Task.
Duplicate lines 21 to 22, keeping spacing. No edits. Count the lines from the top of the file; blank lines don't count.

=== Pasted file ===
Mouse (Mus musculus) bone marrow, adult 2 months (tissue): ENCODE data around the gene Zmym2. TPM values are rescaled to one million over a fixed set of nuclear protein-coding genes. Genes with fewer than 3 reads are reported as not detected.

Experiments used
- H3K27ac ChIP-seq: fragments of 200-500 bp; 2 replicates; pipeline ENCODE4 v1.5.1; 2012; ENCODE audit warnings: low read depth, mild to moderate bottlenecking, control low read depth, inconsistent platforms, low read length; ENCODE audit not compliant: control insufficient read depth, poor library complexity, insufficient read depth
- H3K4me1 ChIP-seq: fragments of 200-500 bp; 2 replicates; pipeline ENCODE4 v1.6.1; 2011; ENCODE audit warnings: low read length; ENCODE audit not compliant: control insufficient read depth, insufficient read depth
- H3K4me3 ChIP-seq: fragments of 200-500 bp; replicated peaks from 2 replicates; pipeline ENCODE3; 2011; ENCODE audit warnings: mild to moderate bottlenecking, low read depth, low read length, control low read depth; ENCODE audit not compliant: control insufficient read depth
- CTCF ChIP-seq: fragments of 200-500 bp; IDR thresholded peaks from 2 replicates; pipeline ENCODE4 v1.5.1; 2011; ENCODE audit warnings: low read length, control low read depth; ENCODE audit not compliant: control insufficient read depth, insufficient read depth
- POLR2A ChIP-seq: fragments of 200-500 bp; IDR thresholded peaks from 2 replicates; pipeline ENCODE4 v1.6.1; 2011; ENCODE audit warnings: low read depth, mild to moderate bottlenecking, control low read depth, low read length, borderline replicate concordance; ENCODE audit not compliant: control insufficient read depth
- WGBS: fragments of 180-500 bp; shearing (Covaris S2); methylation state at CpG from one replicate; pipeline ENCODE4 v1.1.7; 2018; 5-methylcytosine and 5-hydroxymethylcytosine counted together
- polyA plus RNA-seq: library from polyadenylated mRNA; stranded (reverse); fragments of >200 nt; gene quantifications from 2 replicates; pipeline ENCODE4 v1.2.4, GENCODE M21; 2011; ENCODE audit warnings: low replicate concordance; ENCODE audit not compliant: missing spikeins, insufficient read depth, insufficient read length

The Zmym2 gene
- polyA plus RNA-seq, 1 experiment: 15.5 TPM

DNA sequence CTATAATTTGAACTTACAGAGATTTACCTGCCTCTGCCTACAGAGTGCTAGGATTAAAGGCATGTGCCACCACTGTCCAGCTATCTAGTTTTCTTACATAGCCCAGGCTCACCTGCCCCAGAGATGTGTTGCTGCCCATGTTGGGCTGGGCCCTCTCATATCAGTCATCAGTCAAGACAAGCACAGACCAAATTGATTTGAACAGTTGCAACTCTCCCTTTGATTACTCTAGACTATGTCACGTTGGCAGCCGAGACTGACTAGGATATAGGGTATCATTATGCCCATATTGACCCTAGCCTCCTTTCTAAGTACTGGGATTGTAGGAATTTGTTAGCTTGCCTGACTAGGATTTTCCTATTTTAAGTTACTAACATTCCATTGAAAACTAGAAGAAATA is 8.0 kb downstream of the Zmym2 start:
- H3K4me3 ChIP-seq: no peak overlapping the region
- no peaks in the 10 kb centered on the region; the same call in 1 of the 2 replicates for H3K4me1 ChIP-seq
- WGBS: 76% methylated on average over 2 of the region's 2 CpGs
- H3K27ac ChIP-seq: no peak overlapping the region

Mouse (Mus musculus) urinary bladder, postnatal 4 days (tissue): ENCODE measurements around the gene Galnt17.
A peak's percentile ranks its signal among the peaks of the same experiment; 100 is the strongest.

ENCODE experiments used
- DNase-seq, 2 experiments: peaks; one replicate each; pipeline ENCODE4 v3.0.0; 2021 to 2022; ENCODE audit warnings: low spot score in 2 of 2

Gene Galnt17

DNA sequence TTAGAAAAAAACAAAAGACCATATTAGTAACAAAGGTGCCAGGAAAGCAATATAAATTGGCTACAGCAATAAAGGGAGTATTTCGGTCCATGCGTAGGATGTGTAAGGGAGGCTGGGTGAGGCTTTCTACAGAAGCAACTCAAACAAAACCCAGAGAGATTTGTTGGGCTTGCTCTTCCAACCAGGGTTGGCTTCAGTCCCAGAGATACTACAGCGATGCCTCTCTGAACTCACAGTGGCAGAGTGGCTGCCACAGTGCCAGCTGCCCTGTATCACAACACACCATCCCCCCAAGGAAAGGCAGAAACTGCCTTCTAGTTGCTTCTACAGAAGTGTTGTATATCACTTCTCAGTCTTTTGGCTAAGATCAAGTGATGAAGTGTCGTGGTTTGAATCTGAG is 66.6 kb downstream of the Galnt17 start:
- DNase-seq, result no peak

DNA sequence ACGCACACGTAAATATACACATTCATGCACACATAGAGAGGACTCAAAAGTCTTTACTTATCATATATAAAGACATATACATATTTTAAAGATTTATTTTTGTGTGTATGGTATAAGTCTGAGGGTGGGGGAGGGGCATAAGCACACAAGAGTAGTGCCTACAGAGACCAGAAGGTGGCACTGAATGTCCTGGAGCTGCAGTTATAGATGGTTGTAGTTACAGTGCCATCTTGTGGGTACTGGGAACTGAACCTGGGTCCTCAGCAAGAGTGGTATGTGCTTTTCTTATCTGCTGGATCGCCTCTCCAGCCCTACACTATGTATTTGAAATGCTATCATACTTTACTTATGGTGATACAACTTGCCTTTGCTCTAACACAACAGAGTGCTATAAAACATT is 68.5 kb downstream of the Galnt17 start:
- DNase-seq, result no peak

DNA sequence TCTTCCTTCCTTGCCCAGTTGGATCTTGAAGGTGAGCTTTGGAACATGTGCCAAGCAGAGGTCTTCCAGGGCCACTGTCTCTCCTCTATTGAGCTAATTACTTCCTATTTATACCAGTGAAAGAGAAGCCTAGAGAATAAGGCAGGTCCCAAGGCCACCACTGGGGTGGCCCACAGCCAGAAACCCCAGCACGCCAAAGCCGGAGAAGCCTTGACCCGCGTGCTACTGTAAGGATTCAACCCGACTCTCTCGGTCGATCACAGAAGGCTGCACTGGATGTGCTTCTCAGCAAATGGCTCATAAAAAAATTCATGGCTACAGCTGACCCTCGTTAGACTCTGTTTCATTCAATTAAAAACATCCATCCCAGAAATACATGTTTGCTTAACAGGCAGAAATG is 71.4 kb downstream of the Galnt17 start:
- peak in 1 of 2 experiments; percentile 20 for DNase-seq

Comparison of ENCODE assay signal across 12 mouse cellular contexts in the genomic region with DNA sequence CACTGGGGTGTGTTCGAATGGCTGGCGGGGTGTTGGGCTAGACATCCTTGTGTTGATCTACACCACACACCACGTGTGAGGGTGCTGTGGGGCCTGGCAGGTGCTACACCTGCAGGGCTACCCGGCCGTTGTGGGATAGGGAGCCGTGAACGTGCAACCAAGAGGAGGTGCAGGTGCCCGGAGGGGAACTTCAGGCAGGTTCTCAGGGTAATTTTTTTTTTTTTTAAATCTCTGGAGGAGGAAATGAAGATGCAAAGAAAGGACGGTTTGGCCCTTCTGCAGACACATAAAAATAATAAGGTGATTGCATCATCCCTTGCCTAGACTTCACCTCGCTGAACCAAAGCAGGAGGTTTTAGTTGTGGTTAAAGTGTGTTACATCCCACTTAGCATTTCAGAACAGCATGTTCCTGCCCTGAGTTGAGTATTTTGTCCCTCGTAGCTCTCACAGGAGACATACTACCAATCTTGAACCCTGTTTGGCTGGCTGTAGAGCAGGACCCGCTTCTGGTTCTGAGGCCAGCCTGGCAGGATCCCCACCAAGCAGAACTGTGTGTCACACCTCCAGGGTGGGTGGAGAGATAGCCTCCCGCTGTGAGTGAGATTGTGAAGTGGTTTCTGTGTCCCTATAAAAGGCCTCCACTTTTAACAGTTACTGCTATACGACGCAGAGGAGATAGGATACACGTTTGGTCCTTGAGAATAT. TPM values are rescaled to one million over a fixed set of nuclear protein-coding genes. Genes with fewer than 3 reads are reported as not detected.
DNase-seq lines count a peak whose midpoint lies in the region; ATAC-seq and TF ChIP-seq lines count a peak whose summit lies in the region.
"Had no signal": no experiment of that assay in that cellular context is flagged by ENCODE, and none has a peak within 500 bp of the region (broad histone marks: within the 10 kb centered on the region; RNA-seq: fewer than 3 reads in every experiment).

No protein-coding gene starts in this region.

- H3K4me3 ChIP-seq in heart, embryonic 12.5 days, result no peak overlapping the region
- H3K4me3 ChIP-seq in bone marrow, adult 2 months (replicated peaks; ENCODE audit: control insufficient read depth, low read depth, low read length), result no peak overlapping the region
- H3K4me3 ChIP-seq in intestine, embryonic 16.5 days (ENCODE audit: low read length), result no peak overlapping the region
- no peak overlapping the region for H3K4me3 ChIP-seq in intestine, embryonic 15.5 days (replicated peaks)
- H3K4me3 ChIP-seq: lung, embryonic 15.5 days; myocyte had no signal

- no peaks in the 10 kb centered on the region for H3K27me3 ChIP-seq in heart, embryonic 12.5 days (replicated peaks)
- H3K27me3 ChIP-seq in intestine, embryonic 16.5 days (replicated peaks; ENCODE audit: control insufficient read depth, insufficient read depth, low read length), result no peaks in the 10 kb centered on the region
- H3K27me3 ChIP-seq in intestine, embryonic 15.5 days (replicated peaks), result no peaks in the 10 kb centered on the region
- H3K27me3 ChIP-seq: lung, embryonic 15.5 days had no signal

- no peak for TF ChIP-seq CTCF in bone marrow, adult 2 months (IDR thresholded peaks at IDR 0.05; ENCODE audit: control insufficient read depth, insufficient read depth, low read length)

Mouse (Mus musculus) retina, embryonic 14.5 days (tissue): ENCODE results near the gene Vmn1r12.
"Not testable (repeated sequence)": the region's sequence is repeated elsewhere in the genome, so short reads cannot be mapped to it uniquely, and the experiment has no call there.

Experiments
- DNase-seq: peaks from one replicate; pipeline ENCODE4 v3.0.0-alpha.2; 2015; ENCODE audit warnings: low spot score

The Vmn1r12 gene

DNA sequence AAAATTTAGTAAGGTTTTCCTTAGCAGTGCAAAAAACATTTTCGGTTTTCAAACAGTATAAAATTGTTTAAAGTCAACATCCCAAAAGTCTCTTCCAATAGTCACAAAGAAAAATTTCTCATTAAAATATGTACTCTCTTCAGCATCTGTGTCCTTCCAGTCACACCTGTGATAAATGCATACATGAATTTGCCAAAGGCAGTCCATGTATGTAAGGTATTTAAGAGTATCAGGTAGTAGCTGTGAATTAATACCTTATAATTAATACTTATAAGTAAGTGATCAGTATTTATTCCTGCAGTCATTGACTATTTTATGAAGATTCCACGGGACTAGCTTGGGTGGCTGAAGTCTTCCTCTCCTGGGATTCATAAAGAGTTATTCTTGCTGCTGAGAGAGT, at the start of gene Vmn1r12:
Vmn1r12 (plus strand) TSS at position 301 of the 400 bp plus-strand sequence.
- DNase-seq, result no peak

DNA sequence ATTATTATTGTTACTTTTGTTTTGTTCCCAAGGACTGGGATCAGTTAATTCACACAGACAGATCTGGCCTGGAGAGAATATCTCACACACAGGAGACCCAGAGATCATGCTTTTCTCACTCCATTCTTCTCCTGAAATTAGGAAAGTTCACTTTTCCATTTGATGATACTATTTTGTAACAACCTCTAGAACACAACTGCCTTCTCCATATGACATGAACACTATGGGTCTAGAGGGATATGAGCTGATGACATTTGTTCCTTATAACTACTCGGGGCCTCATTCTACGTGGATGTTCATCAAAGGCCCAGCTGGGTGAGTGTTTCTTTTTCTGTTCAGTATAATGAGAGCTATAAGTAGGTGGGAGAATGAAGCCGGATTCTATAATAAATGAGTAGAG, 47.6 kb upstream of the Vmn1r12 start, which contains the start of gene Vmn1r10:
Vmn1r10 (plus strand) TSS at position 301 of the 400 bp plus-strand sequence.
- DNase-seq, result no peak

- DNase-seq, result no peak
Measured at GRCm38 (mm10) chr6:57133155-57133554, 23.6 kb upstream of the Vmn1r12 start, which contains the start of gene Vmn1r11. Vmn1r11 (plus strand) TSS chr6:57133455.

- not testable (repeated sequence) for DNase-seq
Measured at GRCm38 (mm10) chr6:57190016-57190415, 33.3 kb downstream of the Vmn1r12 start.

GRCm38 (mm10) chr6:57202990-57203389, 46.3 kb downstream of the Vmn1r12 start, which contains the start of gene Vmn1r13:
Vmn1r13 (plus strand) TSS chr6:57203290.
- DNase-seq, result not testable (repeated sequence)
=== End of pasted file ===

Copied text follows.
Gene Galnt17

DNA sequence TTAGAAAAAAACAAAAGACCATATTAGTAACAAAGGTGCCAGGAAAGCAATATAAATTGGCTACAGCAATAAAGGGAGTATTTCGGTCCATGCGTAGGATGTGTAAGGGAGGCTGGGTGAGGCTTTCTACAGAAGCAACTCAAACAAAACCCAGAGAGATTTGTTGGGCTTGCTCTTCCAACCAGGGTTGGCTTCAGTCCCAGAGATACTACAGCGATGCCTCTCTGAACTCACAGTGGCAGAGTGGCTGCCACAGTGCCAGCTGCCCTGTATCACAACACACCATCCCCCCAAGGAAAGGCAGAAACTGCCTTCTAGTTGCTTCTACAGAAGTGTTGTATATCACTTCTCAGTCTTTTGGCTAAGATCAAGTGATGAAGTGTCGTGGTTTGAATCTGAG is 66.6 kb downstream of the Galnt17 start: